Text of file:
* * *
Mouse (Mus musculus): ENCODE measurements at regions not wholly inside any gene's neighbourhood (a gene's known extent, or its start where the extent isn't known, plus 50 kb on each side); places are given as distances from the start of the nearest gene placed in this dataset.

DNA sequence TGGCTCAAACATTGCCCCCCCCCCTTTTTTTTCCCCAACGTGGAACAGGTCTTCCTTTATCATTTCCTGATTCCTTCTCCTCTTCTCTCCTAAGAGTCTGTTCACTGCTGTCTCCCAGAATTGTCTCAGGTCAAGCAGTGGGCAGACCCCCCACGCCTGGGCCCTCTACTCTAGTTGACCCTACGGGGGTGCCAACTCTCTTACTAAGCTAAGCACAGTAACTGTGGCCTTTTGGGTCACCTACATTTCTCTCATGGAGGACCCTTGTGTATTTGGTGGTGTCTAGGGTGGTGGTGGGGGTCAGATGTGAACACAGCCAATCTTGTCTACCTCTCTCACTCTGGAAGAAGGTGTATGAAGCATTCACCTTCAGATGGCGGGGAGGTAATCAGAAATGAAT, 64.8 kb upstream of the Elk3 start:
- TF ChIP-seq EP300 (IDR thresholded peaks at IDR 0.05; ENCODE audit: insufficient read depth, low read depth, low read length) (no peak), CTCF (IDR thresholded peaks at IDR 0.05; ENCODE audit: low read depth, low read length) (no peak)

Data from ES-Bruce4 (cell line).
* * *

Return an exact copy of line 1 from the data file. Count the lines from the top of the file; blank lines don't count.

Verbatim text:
Mouse (Mus musculus): ENCODE measurements at regions not wholly inside any gene's neighbourhood (a gene's known extent, or its start where the extent isn't known, plus 50 kb on each side); places are given as distances from the start of the nearest gene placed in this dataset.